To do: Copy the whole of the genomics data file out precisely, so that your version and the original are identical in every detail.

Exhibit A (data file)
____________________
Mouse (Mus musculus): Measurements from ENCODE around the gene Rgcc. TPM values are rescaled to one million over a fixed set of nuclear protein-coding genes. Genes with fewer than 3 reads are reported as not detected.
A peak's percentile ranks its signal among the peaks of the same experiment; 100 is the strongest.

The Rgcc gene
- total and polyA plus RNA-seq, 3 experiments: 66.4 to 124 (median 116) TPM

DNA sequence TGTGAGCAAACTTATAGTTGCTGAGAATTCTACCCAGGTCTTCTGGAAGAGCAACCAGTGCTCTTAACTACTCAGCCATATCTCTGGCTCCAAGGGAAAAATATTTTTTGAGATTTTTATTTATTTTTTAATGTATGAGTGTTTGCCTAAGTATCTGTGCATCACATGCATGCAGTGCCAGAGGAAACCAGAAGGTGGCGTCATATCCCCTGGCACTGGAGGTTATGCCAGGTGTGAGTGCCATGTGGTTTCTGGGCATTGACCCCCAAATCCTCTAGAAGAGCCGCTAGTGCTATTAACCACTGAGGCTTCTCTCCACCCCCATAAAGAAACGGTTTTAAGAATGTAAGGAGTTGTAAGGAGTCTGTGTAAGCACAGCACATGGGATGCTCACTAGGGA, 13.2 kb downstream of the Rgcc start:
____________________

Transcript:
Mouse (Mus musculus): Measurements from ENCODE around the gene Rgcc. TPM values are rescaled to one million over a fixed set of nuclear protein-coding genes. Genes with fewer than 3 reads are reported as not detected.
A peak's percentile ranks its signal among the peaks of the same experiment; 100 is the strongest.

The Rgcc gene
- total and polyA plus RNA-seq, 3 experiments: 66.4 to 124 (median 116) TPM

DNA sequence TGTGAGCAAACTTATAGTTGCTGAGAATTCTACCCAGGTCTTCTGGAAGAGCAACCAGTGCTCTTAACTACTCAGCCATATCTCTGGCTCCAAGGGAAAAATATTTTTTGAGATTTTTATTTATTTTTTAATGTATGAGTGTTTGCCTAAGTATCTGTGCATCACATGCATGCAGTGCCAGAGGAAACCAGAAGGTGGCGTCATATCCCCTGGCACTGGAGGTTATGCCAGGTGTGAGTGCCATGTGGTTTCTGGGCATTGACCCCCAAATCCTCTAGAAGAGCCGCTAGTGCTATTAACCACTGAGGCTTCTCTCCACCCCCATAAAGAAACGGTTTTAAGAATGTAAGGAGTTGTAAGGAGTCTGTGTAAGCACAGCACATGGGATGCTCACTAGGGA, 13.2 kb downstream of the Rgcc start: